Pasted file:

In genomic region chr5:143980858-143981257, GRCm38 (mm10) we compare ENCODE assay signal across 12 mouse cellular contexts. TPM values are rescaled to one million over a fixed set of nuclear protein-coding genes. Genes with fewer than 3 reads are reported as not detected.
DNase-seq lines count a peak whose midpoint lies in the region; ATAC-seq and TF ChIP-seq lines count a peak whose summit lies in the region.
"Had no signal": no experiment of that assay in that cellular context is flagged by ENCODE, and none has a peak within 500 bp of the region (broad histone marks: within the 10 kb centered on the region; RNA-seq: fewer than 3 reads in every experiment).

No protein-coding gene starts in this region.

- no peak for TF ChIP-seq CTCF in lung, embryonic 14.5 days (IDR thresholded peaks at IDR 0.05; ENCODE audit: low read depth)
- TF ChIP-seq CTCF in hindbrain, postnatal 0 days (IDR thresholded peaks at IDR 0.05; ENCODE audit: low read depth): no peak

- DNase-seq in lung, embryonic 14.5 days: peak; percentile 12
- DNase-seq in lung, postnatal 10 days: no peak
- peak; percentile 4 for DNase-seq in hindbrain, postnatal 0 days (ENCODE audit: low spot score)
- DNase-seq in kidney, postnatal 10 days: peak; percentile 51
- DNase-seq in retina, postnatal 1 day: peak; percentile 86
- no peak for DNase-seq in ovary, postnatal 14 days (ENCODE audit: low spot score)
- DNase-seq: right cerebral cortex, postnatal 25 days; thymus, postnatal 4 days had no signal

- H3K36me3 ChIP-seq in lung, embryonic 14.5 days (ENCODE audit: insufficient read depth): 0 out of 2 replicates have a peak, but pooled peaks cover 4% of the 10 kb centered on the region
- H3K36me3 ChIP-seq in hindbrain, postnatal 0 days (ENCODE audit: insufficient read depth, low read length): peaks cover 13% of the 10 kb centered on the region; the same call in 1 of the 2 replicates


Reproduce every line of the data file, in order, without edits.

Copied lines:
In genomic region chr5:143980858-143981257, GRCm38 (mm10) we compare ENCODE assay signal across 12 mouse cellular contexts. TPM values are rescaled to one million over a fixed set of nuclear protein-coding genes. Genes with fewer than 3 reads are reported as not detected.
DNase-seq lines count a peak whose midpoint lies in the region; ATAC-seq and TF ChIP-seq lines count a peak whose summit lies in the region.
"Had no signal": no experiment of that assay in that cellular context is flagged by ENCODE, and none has a peak within 500 bp of the region (broad histone marks: within the 10 kb centered on the region; RNA-seq: fewer than 3 reads in every experiment).

No protein-coding gene starts in this region.

- no peak for TF ChIP-seq CTCF in lung, embryonic 14.5 days (IDR thresholded peaks at IDR 0.05; ENCODE audit: low read depth)
- TF ChIP-seq CTCF in hindbrain, postnatal 0 days (IDR thresholded peaks at IDR 0.05; ENCODE audit: low read depth): no peak

- DNase-seq in lung, embryonic 14.5 days: peak; percentile 12
- DNase-seq in lung, postnatal 10 days: no peak
- peak; percentile 4 for DNase-seq in hindbrain, postnatal 0 days (ENCODE audit: low spot score)
- DNase-seq in kidney, postnatal 10 days: peak; percentile 51
- DNase-seq in retina, postnatal 1 day: peak; percentile 86
- no peak for DNase-seq in ovary, postnatal 14 days (ENCODE audit: low spot score)
- DNase-seq: right cerebral cortex, postnatal 25 days; thymus, postnatal 4 days had no signal

- H3K36me3 ChIP-seq in lung, embryonic 14.5 days (ENCODE audit: insufficient read depth): 0 out of 2 replicates have a peak, but pooled peaks cover 4% of the 10 kb centered on the region
- H3K36me3 ChIP-seq in hindbrain, postnatal 0 days (ENCODE audit: insufficient read depth, low read length): peaks cover 13% of the 10 kb centered on the region; the same call in 1 of the 2 replicates